After a very long moment, Nick said, "Ah... guys. We were thinking of something a little different from you two. You know?"

Indeed we did. Fucking Godfrey had been right.

Immediately, I said, "Try this: A mercenary with a bazooka is stalking the Hulk. We call it 'Bring Me The Head Of The Hulk.'"

The air whooshed back into the room.

"Go write it," Nick said, gleaming teeth splitting his beard once again.

"Don't you want to hear the rest of the story?" Chris asked.

"No, just go write the fucker," Nick ordered.

And so we did.

Bixby To The Rescue
EPILOGUE: Everybody loved the script. So much so, that the episode was directed by our star, Bill Bixby. He was known as an excellent director, and we were told that he'd long wanted to helm an episode of the Hulk. Problem being, he had to spend so many hours in makeup - for the David Banner To Hulk transition scenes - that he never had the time.

But with the show obviously in its last season, he picked our script to direct. Not only that, but the full transitions were shown, from beginning to end. Usually, to save money and time, they cut in stock art of the Hulkout from the original two-hour pilot into those scenes. (Usually there were two Hulkouts in every show. In the First Act, trailing over into the second act. And then the Fourth and final Act.)

Finally - and best of all - when the show aired it not only took its hour, but came in way at the top of the weekly Neilson ratings.

Here's where you can get a peek at the episode.



The MisAdventures began humbly enough - with about 2,000 readers. When it rose to over 50,000 (we're now knocking at the door of 110,000) I started listening to those of you who urged me to collect the stories into a book. Starting at the beginning, I went back and rewrote the essays, adding new detail and events as they came to mind. This book is the result of that effort. However, I'm mindful of the fact, Gentle Reader, that you also enjoy having these little offerings posted every Friday to put a smile on your face for the weekend. So I'll continue running them until it reaches the final Fade Out. Meanwhile, it would please the heart of this ink-stained wretch - as well as tickle whatever that hard black thing is in my banker's chest - if you bought the book. It will make a great gift, don't you think? And if you'd like a personally autographed copy you can get it directly through my (ahem) Merchant's Link at Click here. Buy the book and I will sign it and ship it to you. Break a leg!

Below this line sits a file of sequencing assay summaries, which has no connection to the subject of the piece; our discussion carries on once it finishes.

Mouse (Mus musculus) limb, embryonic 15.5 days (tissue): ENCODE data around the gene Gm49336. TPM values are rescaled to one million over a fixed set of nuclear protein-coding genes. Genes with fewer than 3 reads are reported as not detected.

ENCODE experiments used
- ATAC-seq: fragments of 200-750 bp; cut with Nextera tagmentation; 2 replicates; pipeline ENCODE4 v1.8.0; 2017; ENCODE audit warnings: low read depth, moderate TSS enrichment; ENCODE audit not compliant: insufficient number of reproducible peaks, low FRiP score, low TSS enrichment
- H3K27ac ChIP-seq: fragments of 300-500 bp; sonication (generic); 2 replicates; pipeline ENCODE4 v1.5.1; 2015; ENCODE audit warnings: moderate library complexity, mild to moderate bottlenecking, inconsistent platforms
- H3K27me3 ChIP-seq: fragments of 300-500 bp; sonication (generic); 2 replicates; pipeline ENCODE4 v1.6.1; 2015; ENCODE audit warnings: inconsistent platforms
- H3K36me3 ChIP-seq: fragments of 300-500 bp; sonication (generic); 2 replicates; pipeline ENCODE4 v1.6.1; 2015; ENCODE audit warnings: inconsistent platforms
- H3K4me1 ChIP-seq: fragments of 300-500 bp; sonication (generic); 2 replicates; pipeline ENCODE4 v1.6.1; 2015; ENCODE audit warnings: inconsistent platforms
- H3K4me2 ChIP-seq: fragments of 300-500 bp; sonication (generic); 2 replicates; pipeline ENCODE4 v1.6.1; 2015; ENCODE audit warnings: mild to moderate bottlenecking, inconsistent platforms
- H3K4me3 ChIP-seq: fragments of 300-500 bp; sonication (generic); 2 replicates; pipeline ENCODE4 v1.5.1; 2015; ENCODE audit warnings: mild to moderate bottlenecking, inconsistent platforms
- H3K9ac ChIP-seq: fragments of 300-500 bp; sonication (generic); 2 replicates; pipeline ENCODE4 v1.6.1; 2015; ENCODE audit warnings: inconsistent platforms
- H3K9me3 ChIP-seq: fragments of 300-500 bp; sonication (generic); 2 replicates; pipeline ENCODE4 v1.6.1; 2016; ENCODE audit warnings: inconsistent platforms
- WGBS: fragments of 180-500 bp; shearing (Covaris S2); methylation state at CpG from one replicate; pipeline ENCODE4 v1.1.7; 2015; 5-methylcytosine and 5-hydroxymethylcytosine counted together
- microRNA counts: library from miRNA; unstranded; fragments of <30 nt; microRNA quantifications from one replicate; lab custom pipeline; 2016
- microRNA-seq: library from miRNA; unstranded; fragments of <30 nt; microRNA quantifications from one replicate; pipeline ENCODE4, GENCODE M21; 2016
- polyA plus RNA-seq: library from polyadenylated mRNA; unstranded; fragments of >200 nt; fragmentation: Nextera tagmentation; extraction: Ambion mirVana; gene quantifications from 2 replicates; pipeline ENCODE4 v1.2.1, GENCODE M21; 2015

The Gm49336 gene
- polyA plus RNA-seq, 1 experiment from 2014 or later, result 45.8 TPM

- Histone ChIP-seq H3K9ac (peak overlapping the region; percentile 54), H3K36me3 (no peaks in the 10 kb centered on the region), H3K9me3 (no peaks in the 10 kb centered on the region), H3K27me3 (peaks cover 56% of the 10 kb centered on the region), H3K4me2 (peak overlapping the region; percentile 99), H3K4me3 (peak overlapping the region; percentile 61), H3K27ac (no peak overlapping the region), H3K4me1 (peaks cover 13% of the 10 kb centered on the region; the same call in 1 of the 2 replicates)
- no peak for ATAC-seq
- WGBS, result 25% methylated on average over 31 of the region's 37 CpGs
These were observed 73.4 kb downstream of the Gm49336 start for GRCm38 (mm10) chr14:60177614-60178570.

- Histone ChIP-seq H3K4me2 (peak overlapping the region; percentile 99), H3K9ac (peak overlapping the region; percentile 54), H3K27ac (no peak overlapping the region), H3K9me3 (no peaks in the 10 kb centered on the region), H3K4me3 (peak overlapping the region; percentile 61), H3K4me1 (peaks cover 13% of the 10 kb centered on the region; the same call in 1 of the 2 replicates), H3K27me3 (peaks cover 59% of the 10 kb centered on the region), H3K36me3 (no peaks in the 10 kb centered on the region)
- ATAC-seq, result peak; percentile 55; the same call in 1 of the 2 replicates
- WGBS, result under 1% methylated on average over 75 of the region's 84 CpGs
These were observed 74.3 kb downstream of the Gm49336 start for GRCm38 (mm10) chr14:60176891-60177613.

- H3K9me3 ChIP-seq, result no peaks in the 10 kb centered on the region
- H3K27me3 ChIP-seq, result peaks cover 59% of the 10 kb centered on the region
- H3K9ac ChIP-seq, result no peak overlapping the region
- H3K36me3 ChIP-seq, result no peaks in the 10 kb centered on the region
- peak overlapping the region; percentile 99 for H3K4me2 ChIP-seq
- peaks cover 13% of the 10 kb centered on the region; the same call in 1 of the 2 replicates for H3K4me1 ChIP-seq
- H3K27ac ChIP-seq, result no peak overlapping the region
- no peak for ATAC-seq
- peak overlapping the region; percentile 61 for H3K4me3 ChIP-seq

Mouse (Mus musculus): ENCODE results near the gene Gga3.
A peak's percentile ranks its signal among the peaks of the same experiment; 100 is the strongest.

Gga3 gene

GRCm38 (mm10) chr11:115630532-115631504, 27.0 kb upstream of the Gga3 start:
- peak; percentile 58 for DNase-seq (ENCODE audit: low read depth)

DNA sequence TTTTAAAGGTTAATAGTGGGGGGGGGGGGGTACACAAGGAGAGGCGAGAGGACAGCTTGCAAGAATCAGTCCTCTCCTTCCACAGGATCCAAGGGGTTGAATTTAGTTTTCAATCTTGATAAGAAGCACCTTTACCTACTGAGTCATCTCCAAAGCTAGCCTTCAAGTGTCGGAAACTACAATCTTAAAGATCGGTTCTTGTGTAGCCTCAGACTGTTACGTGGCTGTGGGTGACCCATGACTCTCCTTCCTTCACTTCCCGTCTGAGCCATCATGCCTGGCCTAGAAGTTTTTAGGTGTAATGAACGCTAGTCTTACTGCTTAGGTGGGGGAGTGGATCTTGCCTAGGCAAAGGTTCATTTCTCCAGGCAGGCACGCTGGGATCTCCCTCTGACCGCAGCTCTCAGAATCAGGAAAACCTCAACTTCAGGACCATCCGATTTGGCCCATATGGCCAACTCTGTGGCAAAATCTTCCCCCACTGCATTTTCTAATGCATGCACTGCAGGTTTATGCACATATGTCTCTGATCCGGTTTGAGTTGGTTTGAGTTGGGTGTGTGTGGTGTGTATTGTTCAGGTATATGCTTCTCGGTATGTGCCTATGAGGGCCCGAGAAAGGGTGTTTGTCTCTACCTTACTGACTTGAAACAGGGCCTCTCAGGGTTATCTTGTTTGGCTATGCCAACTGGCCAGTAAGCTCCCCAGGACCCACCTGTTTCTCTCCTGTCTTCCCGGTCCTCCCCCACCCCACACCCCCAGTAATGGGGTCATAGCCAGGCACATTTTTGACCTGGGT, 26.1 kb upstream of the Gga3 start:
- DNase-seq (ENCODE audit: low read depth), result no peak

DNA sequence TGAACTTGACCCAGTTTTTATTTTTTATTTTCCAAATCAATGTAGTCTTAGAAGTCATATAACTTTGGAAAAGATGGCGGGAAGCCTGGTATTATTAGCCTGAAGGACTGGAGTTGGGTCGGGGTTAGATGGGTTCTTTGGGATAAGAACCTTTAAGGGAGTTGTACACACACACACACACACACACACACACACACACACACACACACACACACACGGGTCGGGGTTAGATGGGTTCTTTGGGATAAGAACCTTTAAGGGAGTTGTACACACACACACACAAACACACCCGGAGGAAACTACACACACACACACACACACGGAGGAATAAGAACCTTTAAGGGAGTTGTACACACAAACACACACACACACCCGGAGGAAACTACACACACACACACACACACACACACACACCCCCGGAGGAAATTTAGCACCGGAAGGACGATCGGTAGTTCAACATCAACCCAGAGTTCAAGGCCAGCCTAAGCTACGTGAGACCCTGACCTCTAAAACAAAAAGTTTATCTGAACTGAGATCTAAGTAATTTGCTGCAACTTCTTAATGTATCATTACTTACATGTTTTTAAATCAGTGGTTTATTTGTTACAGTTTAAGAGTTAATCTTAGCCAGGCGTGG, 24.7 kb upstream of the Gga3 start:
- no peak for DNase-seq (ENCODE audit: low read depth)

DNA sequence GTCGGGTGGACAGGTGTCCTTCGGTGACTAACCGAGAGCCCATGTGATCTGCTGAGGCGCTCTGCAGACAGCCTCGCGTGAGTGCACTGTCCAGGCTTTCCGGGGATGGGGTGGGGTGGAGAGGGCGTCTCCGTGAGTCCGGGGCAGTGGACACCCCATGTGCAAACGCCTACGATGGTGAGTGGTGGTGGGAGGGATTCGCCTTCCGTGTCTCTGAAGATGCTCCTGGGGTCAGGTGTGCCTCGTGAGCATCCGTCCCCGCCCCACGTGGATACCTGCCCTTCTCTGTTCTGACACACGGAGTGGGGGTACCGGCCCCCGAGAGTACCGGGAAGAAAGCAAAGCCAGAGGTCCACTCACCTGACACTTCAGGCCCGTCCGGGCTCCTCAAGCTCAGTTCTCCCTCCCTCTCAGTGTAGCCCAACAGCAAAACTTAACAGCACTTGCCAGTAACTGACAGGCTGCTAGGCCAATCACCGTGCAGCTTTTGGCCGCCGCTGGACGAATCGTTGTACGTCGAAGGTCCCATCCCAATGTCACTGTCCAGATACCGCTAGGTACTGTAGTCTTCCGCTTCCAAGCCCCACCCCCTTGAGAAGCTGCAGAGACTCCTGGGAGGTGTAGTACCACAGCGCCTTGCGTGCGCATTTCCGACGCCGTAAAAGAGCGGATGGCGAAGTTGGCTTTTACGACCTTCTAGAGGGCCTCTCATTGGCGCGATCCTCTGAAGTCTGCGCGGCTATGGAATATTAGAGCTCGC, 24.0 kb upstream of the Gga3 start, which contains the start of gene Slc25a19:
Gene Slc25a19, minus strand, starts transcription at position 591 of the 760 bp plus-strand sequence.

Two new companion editions to the international best-selling Sten series. In the first, learn the Emperor's most closely held  cooking secrets. In the other, Sten unleashes his shaggy-dog joke cracking sidekick, Alex Kilgour. Both available as trade paperbacks or in all major e-book flavors. Click here to tickle your funny bone or sizzle your palate.    


Relive the fabulous four-day Stregg-laced celebration.  Alex Kilgour's Worst Joke Ever. New recipes from the Eternal Emperor's kitchen. Alex Kilgour's Worst Joke Ever. Sten's thrill-packed exploits at the Emp's castle. How to make your own Stregg. And, did I mention, Alex Kilgour's Worst Joke Ever?